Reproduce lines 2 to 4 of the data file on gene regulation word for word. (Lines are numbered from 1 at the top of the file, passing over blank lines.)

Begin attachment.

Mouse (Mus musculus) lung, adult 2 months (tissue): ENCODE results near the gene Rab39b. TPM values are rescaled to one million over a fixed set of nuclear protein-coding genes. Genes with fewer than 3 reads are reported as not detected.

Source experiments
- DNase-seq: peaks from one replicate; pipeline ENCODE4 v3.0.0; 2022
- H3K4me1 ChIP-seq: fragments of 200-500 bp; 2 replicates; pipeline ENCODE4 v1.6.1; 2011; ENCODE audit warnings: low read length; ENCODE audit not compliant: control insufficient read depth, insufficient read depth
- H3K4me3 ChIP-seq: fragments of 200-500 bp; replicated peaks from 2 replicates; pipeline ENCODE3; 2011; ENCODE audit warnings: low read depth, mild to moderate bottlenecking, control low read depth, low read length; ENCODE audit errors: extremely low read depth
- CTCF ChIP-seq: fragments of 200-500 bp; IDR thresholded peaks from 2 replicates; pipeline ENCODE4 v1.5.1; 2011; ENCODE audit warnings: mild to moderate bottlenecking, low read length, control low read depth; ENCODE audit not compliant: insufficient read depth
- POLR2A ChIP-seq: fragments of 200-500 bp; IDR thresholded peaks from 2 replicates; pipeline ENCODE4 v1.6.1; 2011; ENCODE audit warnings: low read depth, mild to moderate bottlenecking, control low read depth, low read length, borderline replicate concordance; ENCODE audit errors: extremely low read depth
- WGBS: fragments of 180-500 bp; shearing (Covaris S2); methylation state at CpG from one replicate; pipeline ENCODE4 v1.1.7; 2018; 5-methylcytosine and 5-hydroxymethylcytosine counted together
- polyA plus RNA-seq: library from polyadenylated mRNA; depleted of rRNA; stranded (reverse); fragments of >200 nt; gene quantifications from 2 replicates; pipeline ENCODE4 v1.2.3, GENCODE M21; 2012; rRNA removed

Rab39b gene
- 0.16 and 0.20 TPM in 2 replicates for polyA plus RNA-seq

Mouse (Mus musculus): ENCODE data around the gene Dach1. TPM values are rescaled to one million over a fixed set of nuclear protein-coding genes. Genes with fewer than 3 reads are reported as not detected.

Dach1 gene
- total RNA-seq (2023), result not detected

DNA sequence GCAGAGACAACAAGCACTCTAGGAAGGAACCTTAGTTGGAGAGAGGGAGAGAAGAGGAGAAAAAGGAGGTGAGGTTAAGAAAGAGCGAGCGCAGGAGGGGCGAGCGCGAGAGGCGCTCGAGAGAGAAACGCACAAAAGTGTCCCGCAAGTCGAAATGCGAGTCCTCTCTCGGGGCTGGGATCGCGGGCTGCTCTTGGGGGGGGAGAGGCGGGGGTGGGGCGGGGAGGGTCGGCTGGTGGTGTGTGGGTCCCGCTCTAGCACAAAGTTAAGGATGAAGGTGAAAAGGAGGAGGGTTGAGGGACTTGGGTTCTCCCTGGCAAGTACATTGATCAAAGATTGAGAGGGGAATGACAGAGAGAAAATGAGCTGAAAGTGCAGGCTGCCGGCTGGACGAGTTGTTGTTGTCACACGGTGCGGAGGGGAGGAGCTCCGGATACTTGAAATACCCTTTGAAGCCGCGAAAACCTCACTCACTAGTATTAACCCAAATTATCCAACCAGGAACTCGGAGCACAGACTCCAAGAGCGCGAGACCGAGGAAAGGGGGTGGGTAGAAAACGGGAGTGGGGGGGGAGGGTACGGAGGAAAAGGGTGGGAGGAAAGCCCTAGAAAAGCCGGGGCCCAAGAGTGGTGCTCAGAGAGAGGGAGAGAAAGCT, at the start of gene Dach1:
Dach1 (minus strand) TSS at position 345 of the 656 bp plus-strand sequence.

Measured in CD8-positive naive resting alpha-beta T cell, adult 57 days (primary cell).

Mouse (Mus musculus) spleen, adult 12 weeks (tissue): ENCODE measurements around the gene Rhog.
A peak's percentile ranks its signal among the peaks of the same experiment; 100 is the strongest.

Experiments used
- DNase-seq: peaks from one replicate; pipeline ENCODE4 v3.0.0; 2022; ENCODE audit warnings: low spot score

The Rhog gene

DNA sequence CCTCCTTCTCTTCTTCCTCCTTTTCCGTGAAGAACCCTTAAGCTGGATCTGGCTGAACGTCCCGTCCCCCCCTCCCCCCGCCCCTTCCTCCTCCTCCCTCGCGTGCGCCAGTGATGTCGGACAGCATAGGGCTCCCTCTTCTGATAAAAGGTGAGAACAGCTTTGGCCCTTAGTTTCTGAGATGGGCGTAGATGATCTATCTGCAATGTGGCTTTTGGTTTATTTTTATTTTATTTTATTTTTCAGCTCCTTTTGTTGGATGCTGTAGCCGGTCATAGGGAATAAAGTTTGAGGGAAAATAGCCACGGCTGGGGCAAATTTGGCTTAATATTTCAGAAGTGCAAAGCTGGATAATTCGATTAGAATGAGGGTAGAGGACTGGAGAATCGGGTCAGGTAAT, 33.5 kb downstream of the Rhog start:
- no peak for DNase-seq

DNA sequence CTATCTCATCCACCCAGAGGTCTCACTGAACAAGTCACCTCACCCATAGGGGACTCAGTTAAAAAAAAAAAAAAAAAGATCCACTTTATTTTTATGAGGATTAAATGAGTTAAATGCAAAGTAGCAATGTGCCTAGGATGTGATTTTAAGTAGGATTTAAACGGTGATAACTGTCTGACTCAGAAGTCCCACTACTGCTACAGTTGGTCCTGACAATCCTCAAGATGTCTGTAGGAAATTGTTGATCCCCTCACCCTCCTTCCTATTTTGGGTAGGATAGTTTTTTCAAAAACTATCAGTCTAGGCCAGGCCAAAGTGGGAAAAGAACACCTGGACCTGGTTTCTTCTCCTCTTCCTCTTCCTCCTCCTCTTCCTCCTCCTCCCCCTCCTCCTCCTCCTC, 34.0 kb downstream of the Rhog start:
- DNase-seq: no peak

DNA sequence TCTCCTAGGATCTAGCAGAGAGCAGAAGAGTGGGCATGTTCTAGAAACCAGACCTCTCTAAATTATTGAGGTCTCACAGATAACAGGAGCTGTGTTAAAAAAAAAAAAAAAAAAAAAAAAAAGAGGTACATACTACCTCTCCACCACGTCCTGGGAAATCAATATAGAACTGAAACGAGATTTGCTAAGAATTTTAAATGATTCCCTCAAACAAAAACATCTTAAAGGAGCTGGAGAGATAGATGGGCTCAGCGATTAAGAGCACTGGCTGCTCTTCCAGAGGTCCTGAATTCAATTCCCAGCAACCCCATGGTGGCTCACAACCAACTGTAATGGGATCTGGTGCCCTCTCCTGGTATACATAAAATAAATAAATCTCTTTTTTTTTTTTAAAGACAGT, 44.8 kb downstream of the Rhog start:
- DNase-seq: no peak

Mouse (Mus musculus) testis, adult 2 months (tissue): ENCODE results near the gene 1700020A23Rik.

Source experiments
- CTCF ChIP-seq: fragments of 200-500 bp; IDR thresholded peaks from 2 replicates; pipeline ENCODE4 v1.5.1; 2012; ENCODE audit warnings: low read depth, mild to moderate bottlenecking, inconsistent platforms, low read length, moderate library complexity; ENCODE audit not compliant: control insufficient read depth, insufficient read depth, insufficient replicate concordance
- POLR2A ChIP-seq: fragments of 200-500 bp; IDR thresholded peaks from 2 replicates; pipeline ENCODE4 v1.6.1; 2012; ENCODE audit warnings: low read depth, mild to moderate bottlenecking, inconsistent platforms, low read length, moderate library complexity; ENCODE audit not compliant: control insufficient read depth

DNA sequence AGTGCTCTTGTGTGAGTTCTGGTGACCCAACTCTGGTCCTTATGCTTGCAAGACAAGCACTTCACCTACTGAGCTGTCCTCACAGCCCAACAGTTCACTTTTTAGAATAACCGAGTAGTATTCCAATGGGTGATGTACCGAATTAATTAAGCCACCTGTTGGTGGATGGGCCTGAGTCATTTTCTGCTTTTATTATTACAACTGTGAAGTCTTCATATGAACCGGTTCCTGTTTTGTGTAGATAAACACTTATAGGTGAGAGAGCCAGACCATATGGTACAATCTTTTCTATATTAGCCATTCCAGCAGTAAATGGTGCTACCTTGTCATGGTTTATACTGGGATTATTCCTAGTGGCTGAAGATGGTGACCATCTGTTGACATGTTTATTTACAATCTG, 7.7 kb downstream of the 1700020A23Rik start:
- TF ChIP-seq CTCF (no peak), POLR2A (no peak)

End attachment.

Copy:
Source experiments
- DNase-seq: peaks from one replicate; pipeline ENCODE4 v3.0.0; 2022
- H3K4me1 ChIP-seq: fragments of 200-500 bp; 2 replicates; pipeline ENCODE4 v1.6.1; 2011; ENCODE audit warnings: low read length; ENCODE audit not compliant: control insufficient read depth, insufficient read depth